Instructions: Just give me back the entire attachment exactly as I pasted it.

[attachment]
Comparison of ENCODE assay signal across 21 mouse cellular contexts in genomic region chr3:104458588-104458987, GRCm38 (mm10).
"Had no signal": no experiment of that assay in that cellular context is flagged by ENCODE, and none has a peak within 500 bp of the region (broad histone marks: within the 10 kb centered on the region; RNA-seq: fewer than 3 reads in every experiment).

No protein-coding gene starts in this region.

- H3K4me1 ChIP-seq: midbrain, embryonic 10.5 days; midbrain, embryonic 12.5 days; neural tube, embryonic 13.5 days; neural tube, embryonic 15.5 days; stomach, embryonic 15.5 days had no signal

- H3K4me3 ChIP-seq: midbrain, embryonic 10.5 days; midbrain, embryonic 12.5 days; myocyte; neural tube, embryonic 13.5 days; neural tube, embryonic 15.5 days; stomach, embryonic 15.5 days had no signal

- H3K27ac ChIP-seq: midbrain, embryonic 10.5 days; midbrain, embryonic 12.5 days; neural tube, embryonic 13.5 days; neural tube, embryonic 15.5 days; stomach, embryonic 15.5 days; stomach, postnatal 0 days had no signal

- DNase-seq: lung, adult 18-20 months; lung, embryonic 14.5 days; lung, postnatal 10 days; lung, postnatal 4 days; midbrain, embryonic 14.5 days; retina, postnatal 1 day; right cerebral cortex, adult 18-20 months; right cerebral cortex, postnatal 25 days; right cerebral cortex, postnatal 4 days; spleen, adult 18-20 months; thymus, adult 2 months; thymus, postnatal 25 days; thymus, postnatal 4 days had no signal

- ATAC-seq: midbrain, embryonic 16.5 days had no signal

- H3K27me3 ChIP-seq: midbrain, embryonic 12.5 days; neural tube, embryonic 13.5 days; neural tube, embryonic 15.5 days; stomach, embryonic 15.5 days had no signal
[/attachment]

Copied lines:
Comparison of ENCODE assay signal across 21 mouse cellular contexts in genomic region chr3:104458588-104458987, GRCm38 (mm10).
"Had no signal": no experiment of that assay in that cellular context is flagged by ENCODE, and none has a peak within 500 bp of the region (broad histone marks: within the 10 kb centered on the region; RNA-seq: fewer than 3 reads in every experiment).

No protein-coding gene starts in this region.

- H3K4me1 ChIP-seq: midbrain, embryonic 10.5 days; midbrain, embryonic 12.5 days; neural tube, embryonic 13.5 days; neural tube, embryonic 15.5 days; stomach, embryonic 15.5 days had no signal

- H3K4me3 ChIP-seq: midbrain, embryonic 10.5 days; midbrain, embryonic 12.5 days; myocyte; neural tube, embryonic 13.5 days; neural tube, embryonic 15.5 days; stomach, embryonic 15.5 days had no signal

- H3K27ac ChIP-seq: midbrain, embryonic 10.5 days; midbrain, embryonic 12.5 days; neural tube, embryonic 13.5 days; neural tube, embryonic 15.5 days; stomach, embryonic 15.5 days; stomach, postnatal 0 days had no signal

- DNase-seq: lung, adult 18-20 months; lung, embryonic 14.5 days; lung, postnatal 10 days; lung, postnatal 4 days; midbrain, embryonic 14.5 days; retina, postnatal 1 day; right cerebral cortex, adult 18-20 months; right cerebral cortex, postnatal 25 days; right cerebral cortex, postnatal 4 days; spleen, adult 18-20 months; thymus, adult 2 months; thymus, postnatal 25 days; thymus, postnatal 4 days had no signal

- ATAC-seq: midbrain, embryonic 16.5 days had no signal

- H3K27me3 ChIP-seq: midbrain, embryonic 12.5 days; neural tube, embryonic 13.5 days; neural tube, embryonic 15.5 days; stomach, embryonic 15.5 days had no signal